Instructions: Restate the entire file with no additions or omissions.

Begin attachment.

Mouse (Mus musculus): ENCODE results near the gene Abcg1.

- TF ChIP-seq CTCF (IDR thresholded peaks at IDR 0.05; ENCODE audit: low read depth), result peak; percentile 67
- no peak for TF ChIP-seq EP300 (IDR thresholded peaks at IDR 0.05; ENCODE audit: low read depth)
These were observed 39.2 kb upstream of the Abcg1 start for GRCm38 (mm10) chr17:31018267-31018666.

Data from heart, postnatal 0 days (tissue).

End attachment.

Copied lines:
Mouse (Mus musculus): ENCODE results near the gene Abcg1.

- TF ChIP-seq CTCF (IDR thresholded peaks at IDR 0.05; ENCODE audit: low read depth), result peak; percentile 67
- no peak for TF ChIP-seq EP300 (IDR thresholded peaks at IDR 0.05; ENCODE audit: low read depth)
These were observed 39.2 kb upstream of the Abcg1 start for GRCm38 (mm10) chr17:31018267-31018666.

Data from heart, postnatal 0 days (tissue).